Government officials are still loyal to Lukashenko

Other than few diplomats, most of the civil servants have decided stick with the regime, refusing to switch sides. Belarusian ambassadors in Slovakia, Spain and Argentina have publicly supported the anti-Lukashenko movement. According to one of the opposition leaders, Pavel Latushko, the former ambassador to Poland and France, around 30 other diplomats of lower ranks might be dismissed soon because of their disagreement with the election results and ongoing violence against demonstrators.

Support from Kremlin

Lukashenko’s attitude towards Russia is one of a kind. In 2008, when Putin pressured Belarusian leader to declare independence of occupied Abkhazia and South Ossetia, Lukashenko did not obey him. He sought Western engagement to stand against Russian influence. In 2011, when Belarus was faced with severe economic crisis, due to president’s financial mismanagement, Lukashenko turned to Russia for help. Such relationship between Russia and Belarus has been going on for decades now.

It is also no secret that Vladimir Putin has „personal distaste for Lukashenko, but he has no interest in seeing a popular revolution overthrow of a longtime authoritarian leader“.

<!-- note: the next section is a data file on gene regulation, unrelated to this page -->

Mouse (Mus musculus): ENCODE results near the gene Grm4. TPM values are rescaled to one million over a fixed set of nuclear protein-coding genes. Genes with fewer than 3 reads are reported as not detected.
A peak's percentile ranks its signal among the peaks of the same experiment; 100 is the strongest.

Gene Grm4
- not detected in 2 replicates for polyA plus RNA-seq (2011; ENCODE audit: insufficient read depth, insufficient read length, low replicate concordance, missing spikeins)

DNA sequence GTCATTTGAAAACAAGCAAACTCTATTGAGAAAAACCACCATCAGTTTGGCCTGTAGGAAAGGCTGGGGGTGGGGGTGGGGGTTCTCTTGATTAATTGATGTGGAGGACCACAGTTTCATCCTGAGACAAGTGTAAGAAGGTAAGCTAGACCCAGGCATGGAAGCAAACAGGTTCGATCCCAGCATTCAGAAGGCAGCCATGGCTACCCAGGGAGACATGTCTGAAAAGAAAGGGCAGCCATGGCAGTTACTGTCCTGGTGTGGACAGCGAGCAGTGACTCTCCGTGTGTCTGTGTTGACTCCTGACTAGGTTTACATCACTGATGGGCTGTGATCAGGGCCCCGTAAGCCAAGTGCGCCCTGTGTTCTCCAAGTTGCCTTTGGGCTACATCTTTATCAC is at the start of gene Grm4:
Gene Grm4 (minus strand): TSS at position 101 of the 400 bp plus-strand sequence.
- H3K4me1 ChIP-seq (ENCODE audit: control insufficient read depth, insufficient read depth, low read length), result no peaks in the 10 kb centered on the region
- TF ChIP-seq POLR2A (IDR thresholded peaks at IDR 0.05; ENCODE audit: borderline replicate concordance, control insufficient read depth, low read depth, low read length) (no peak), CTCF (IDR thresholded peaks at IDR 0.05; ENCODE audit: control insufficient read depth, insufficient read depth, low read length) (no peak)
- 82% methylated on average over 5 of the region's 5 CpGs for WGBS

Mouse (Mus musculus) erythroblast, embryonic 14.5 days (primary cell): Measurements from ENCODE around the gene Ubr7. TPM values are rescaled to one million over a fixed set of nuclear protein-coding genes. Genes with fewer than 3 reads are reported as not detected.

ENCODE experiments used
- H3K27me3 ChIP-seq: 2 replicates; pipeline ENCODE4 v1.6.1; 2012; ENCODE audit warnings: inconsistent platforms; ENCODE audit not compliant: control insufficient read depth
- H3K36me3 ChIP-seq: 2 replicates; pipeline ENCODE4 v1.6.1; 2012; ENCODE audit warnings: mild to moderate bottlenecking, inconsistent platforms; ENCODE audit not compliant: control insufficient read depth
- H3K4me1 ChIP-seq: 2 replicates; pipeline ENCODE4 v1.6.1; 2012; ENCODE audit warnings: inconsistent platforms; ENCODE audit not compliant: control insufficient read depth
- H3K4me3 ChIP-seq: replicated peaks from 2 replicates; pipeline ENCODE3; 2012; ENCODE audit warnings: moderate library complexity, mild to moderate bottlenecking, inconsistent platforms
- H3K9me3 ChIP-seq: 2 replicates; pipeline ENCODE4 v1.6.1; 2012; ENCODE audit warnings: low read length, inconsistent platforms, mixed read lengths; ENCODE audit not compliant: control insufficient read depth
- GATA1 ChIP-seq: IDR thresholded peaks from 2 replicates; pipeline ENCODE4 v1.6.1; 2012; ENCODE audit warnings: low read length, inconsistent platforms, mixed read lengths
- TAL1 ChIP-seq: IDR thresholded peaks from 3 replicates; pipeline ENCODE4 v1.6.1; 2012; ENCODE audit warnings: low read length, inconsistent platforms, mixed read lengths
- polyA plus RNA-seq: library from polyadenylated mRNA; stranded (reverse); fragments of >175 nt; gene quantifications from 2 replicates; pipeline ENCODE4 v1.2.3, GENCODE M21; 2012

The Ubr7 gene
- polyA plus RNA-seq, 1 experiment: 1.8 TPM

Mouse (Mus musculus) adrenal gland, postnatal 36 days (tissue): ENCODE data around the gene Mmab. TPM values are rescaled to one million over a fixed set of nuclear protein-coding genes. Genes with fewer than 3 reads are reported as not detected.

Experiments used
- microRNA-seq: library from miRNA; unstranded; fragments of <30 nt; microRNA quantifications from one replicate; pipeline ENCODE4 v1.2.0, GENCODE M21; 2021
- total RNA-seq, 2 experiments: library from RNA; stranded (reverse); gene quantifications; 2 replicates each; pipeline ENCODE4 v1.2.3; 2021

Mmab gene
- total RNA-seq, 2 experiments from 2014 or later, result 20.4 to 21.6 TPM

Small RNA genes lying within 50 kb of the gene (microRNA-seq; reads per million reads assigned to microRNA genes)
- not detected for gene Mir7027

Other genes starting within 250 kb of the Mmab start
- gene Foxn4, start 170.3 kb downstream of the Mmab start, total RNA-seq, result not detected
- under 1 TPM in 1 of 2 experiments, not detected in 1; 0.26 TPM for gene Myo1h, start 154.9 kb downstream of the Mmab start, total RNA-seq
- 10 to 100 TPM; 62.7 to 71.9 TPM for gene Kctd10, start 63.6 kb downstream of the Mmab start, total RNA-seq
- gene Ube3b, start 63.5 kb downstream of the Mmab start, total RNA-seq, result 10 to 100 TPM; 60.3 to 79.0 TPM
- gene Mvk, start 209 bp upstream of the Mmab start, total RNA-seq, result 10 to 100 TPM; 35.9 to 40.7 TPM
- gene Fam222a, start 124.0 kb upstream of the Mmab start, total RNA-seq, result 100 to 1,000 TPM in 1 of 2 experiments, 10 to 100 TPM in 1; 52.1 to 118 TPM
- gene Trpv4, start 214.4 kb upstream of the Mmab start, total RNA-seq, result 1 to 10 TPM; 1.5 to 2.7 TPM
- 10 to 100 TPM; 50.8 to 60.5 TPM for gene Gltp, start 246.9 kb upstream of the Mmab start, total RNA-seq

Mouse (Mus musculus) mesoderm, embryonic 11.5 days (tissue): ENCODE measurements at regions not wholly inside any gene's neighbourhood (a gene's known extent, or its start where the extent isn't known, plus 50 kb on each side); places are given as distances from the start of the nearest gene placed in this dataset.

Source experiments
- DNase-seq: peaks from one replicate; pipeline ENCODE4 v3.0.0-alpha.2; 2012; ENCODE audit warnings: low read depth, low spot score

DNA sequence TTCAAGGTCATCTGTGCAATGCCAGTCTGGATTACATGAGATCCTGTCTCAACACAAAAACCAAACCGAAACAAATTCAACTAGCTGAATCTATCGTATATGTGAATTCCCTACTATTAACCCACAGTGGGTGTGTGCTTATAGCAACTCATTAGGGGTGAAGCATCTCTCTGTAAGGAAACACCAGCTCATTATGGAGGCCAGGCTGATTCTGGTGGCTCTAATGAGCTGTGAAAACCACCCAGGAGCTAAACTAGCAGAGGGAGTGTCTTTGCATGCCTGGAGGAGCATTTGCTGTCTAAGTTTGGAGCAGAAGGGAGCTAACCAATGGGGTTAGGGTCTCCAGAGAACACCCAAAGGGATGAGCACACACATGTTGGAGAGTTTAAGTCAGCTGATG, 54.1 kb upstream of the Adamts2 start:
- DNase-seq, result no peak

But, for now, Putin seems the only person from whom Lukashenko can get help from. Earlier in August, Russian president deployed a reserve of security forces on the border of Belarus to support Lukashenko in case the situation gets out of control.

A month later, Putin pledged 1.5 billion loan during the meeting in Sochi, where two leaders met. They also confirmed that both countries would continue joint military drills. Putin further voiced his support to constitutional changes in Belarus, which has caused massive dissatisfaction among Belarusians. This meeting, once again, reified Moscow’s willingness to support Minsk.

Despite Kremlin’s backing and Lukashenko’s resistance to transfer power to the opposition, he has lost social legitimacy and the trust of Belarusian people, which might lead to the end of his decades long dictatorship.